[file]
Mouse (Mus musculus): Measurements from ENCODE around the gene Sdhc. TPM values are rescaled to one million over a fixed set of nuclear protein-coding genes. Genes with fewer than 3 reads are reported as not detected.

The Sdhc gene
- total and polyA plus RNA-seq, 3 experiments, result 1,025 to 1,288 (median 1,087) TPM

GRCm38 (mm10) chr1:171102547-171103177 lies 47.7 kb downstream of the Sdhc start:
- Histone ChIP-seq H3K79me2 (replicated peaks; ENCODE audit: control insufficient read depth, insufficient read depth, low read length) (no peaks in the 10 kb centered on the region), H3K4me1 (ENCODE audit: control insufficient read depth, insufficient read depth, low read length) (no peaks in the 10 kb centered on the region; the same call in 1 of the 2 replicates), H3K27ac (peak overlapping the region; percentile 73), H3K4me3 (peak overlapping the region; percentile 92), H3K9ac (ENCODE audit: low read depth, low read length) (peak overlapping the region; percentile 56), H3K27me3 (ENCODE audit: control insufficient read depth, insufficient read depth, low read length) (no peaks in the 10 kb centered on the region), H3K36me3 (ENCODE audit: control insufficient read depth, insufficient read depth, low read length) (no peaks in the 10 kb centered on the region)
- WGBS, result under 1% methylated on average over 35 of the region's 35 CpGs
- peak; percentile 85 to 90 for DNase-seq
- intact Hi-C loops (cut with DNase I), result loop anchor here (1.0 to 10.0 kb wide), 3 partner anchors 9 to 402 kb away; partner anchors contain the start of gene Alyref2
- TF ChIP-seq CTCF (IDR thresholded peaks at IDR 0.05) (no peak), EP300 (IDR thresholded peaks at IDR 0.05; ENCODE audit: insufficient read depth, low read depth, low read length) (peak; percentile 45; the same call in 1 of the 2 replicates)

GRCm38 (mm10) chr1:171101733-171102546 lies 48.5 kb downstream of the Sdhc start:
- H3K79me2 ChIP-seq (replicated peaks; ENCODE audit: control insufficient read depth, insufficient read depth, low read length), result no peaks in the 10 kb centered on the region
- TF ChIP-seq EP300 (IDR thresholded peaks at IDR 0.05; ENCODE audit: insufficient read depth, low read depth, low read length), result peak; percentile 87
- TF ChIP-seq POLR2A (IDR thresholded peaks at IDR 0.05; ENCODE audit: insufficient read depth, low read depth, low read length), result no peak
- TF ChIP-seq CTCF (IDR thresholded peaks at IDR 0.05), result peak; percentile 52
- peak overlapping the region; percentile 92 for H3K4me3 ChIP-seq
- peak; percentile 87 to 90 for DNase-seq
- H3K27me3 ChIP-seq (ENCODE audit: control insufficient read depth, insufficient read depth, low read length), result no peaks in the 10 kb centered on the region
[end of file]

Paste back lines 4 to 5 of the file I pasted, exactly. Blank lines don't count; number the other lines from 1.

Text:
GRCm38 (mm10) chr1:171102547-171103177 lies 47.7 kb downstream of the Sdhc start:
- Histone ChIP-seq H3K79me2 (replicated peaks; ENCODE audit: control insufficient read depth, insufficient read depth, low read length) (no peaks in the 10 kb centered on the region), H3K4me1 (ENCODE audit: control insufficient read depth, insufficient read depth, low read length) (no peaks in the 10 kb centered on the region; the same call in 1 of the 2 replicates), H3K27ac (peak overlapping the region; percentile 73), H3K4me3 (peak overlapping the region; percentile 92), H3K9ac (ENCODE audit: low read depth, low read length) (peak overlapping the region; percentile 56), H3K27me3 (ENCODE audit: control insufficient read depth, insufficient read depth, low read length) (no peaks in the 10 kb centered on the region), H3K36me3 (ENCODE audit: control insufficient read depth, insufficient read depth, low read length) (no peaks in the 10 kb centered on the region)